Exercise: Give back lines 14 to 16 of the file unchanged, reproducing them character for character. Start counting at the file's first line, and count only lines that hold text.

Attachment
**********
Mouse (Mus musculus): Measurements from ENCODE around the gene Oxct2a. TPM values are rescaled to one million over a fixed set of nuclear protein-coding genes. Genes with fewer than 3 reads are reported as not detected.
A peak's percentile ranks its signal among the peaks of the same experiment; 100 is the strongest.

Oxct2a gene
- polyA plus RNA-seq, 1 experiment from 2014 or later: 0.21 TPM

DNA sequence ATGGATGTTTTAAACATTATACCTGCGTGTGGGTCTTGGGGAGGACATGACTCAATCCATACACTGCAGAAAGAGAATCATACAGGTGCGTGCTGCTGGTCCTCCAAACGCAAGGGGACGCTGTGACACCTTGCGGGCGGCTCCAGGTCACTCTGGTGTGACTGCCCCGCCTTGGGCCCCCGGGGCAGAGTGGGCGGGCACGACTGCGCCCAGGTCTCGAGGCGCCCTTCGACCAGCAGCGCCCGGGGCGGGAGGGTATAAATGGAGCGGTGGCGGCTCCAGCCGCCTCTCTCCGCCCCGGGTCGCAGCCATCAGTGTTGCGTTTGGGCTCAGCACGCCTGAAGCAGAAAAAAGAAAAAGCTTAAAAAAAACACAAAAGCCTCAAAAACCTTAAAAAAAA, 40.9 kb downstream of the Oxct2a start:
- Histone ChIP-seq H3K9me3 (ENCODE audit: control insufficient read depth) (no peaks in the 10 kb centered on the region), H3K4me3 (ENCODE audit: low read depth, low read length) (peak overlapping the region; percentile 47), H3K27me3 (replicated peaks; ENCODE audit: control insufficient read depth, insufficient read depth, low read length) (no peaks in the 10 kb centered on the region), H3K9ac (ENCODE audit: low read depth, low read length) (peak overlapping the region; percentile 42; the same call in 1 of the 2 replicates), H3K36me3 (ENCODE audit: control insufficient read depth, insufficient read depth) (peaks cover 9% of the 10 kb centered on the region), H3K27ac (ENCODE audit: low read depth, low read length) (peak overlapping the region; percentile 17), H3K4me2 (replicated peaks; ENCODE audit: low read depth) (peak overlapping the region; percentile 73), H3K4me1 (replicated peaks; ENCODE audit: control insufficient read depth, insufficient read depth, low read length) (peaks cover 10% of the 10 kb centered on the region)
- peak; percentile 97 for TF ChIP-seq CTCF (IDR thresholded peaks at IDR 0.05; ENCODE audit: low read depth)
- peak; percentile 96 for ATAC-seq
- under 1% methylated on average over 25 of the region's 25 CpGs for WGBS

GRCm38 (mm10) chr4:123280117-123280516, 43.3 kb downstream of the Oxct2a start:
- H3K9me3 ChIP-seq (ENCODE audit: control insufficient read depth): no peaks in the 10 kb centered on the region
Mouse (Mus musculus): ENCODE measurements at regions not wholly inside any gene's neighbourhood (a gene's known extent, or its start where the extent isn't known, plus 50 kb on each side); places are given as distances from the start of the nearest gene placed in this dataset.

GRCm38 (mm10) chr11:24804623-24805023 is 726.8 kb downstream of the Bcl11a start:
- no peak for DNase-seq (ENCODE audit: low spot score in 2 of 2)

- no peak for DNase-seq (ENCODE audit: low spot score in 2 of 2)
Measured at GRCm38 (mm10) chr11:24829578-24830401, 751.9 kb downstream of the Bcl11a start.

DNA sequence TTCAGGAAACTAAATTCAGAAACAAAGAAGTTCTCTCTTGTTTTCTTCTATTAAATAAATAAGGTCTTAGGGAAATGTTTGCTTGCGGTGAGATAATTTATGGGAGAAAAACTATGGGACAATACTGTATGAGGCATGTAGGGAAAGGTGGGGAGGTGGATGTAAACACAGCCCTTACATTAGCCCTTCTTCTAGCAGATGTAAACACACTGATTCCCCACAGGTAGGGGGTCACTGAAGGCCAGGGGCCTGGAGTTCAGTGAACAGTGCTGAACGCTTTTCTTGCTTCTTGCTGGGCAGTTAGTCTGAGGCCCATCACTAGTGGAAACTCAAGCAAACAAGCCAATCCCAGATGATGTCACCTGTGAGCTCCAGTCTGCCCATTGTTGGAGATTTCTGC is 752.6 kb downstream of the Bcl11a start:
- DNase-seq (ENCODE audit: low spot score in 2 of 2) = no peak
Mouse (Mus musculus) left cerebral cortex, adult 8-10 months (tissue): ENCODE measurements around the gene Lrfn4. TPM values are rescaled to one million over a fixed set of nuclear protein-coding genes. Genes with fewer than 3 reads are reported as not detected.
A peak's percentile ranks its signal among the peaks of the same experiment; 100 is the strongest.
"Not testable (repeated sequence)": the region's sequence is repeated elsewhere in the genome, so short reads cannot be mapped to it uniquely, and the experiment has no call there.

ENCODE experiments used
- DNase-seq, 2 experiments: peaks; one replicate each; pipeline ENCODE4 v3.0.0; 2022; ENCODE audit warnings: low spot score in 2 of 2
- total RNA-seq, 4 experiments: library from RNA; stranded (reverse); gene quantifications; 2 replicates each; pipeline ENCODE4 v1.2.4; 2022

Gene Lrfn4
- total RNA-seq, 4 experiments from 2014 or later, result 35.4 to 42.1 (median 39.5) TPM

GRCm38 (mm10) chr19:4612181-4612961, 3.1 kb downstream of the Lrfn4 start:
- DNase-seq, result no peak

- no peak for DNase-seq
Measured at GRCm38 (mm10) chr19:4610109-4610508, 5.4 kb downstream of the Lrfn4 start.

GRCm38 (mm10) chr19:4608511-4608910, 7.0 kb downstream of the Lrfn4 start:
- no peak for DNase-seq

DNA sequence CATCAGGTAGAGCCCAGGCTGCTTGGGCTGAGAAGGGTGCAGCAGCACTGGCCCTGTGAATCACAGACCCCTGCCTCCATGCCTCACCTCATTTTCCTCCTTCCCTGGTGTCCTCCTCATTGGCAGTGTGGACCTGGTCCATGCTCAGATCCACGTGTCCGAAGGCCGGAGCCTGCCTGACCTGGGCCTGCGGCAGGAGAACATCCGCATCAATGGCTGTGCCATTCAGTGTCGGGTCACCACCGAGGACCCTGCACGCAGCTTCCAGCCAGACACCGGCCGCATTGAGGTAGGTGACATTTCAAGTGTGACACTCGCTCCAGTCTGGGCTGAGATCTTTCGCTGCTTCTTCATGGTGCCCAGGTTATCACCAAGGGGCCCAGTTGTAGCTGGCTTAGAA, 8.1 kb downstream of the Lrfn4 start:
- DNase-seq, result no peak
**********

- no peak for DNase-seq (ENCODE audit: low spot score in 2 of 2)

- no peak for DNase-seq (ENCODE audit: low spot score in 2 of 2)
Measured at GRCm38 (mm10) chr11:24829578-24830401, 751.9 kb downstream of the Bcl11a start.